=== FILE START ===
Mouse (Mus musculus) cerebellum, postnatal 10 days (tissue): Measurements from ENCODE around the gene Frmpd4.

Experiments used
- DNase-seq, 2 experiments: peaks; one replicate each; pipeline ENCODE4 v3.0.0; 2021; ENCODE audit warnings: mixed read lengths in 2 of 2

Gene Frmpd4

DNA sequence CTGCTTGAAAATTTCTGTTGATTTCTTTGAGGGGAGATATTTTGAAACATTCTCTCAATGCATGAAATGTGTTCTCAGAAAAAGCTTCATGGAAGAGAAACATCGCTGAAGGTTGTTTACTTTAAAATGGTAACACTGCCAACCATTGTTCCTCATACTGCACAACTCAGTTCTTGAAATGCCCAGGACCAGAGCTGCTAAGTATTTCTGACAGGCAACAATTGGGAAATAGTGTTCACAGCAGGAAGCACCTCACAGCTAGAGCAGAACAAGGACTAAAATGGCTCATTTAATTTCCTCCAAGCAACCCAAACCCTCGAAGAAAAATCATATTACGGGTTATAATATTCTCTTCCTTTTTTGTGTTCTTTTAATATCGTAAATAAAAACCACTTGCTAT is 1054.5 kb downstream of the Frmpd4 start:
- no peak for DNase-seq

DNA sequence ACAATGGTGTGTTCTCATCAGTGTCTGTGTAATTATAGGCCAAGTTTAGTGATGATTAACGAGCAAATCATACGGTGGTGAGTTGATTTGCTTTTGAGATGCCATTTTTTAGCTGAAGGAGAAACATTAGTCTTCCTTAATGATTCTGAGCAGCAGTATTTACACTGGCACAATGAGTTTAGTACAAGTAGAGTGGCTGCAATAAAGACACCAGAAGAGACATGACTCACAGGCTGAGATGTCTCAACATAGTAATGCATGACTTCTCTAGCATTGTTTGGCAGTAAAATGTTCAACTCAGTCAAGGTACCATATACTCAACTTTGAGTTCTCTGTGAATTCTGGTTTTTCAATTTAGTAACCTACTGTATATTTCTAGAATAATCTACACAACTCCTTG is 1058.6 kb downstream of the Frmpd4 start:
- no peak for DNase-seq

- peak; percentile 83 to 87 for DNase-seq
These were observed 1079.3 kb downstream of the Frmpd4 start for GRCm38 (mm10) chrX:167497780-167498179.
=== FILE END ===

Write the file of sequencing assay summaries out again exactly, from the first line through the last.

Mouse (Mus musculus) cerebellum, postnatal 10 days (tissue): Measurements from ENCODE around the gene Frmpd4.

Experiments used
- DNase-seq, 2 experiments: peaks; one replicate each; pipeline ENCODE4 v3.0.0; 2021; ENCODE audit warnings: mixed read lengths in 2 of 2

Gene Frmpd4

DNA sequence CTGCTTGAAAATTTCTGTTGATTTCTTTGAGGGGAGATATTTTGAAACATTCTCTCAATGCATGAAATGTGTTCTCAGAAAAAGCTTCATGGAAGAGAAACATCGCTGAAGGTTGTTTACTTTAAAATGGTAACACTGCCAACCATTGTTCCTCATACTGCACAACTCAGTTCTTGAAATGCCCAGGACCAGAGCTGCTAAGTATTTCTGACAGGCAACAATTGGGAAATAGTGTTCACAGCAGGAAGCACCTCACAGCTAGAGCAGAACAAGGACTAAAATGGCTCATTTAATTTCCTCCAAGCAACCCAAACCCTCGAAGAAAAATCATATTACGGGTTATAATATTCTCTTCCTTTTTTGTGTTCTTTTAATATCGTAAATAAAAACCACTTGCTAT is 1054.5 kb downstream of the Frmpd4 start:
- no peak for DNase-seq

DNA sequence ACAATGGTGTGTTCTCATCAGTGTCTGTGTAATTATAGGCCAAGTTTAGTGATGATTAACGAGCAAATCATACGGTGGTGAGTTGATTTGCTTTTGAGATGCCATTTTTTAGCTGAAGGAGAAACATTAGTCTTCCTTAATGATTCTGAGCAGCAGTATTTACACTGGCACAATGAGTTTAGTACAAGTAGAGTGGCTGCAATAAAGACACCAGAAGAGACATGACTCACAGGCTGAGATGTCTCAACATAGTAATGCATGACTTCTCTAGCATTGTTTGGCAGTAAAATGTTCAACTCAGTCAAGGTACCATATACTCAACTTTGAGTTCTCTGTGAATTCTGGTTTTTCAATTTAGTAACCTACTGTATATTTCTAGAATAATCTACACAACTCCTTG is 1058.6 kb downstream of the Frmpd4 start:
- no peak for DNase-seq

- peak; percentile 83 to 87 for DNase-seq
These were observed 1079.3 kb downstream of the Frmpd4 start for GRCm38 (mm10) chrX:167497780-167498179.